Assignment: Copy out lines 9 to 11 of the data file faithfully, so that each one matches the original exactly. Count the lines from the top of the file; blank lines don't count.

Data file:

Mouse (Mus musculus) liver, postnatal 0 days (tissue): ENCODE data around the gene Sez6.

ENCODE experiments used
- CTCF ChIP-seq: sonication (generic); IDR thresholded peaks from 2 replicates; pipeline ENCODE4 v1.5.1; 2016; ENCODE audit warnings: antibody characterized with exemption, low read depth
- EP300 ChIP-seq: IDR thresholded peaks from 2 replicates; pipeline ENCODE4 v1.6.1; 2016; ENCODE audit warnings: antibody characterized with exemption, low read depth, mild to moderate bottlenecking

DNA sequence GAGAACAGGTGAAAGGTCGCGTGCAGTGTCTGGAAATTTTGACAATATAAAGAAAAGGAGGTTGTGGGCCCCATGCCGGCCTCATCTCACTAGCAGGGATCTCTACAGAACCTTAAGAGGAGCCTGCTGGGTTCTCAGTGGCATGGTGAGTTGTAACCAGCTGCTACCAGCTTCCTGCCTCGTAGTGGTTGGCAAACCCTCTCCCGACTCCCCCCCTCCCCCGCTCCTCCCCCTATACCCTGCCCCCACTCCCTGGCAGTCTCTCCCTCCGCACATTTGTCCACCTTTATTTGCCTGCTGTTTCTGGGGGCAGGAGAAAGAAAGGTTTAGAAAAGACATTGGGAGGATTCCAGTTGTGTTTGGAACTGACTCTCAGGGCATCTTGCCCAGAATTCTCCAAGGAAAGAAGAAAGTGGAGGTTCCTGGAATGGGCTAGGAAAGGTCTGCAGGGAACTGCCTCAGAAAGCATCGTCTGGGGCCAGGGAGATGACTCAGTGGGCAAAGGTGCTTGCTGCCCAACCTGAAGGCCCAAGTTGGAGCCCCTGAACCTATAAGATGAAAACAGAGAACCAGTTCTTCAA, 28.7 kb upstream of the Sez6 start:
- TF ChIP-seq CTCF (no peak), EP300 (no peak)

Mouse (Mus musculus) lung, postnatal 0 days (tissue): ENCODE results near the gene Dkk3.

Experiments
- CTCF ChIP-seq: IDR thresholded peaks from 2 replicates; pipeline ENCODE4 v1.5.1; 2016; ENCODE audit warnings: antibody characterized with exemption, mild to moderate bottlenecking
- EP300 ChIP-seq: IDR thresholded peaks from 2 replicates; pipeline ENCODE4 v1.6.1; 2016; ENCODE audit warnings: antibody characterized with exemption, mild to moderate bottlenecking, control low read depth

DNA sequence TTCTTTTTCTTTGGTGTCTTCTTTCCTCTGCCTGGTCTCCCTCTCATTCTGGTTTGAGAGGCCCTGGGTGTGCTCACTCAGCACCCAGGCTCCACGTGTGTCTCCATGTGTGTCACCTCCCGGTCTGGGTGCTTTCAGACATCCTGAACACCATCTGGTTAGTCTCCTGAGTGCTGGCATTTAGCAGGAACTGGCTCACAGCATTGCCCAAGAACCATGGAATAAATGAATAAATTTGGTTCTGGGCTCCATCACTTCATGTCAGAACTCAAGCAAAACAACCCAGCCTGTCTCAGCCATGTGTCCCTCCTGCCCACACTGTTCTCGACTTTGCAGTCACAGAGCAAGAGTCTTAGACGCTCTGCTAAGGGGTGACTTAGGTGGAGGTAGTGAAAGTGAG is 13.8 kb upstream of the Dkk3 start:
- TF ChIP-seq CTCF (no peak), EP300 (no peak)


- CTCF ChIP-seq: IDR thresholded peaks from 2 replicates; pipeline ENCODE4 v1.5.1; 2016; ENCODE audit warnings: antibody characterized with exemption, mild to moderate bottlenecking
- EP300 ChIP-seq: IDR thresholded peaks from 2 replicates; pipeline ENCODE4 v1.6.1; 2016; ENCODE audit warnings: antibody characterized with exemption, mild to moderate bottlenecking, control low read depth

DNA sequence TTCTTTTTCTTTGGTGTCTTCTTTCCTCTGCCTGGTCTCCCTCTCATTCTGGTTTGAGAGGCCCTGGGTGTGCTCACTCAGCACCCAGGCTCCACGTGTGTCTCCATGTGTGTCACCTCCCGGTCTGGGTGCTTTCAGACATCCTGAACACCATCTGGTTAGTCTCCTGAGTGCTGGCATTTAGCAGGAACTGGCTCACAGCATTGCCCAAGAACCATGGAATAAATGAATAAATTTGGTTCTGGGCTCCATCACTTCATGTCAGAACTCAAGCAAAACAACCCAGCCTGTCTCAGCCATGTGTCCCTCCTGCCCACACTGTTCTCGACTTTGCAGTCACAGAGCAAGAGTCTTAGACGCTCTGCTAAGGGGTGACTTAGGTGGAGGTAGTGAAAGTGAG is 13.8 kb upstream of the Dkk3 start: